by May 1, 2005 0 comments



It’s well known that Java platform applications are safe due to its security features. The security policy prevents any Java application from writing to files, creating network connections or accessing printers without permission. There are tools such as keytool, jarsigner and policytool to manage security. The keytool creates public/ private keys and issues certificate requests; jarsigner generates and verifies JAR signatures and policytool manages policy files via a GUI-based tool. JSSE and JAAS form essential parts of the Java security API. JSSE (Java Secure Sockets Extension) communicates with an SSL server or SSL client and JAAS (Java Authentication and Authorization Service) provides user authentication. 

Applets execute inside the Java sandbox security model and, by default, cannot directly write, read or delete a file. We will demonstrate how an applet can overcome this and access system resources through policytool. You will need jdk1.2 or higher installed for the purpose. We have given an applet example (AppPolicy.java) on the PCQEssential CD. 

Direct Hit!
Applies to: Java programming beginners
USP: Use Java security manager policy tool for applets to write to the file
On PCQEssential CD: systems\labs\AppPolicy

Our code writes to a file on the hard disk. Sample code is given below. 

import java.applet.*; 
import java.io.*; 
.
public class AppPolicy extends Applet 

String myFile = “write”; 
File f = new File(myFile); 
.
public void paint(Graphics g) 

try { 
dos=new DataOutputStream (new BufferedOutputStream (new FileOut putStream(myFile),128)); 
}
catch (SecurityException e) { 
.
}
}

The file is created using BufferedOutputStream class. 

Create a folder appletpolicy in C:\. Copy AppPolicy.java in the appletpolicy folder. Compile the Java file. 

Write an HTML file shown below and save it as app_policy.html in appletpolicy folder.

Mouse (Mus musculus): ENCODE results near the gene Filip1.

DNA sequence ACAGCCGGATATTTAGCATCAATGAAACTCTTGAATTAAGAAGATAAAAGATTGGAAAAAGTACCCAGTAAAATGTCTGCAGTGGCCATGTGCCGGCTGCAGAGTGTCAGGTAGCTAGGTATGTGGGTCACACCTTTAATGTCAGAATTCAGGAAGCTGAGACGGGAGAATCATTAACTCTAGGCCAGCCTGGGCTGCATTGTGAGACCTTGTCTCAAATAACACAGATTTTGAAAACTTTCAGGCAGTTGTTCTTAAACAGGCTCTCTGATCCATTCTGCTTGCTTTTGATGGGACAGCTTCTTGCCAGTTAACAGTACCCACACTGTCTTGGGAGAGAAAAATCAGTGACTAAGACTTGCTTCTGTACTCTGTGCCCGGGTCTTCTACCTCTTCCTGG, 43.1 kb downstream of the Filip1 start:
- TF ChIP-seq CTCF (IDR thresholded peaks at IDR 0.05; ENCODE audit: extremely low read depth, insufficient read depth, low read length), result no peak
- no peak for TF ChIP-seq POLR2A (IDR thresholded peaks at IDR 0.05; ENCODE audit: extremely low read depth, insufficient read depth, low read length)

<APPLET CODEBASE=c:\appletpolicy CODE= AppPolicy.class WIDTH=450 HEIGHT=200> </applet> 

Go to the command prompt and then to the appletpolicy folder. When you run the below command to run the applet, a security exception will be thrown.

appletviewer app_policy.html

Now, let us how to use the policytool to create a policy that would let our Java applet write to files on the hard disk. The process involves locating the file, setting permissions on it, saving the policy file, and finally running the applet with the enabled policy as given in steps 1—5.

You can similarly create permissions to access network resources, create socket connections, perform SQL queries, use AWT and set up authorization permissions.

1. The java.io.FilePermission exception because of our previous command. Close this applet window and type in ‘policytool’ at the command prompt to open the GUI-based policy tool

2. The default policy file is named ‘java.policy’. Click on OK to ignore error. Click on ‘Add Policy Entry’ to create a new policy. In the CodeBase text field, type in file:/c:/appletpolicy. Click on ‘Add Permission’ button

3. From the permission drop down, select ‘File Permission’, select ‘All Files’ under Target Name and ‘Write’ under Actions. Click on OK and then Done. On the Policy Tool window, select the ‘Codebase file:/c:/appletpolicy’ item, save it in appletpolicy folder and exit

4. Run the command ‘appletviewer -J-Djava.security.policy=policy app_pol.html’ from the appletpolicy folder. An applet window will open, displaying ‘The file write has been created’. The file ‘Write’ will be created in the appletpolicy folder 

Sushil Oswal

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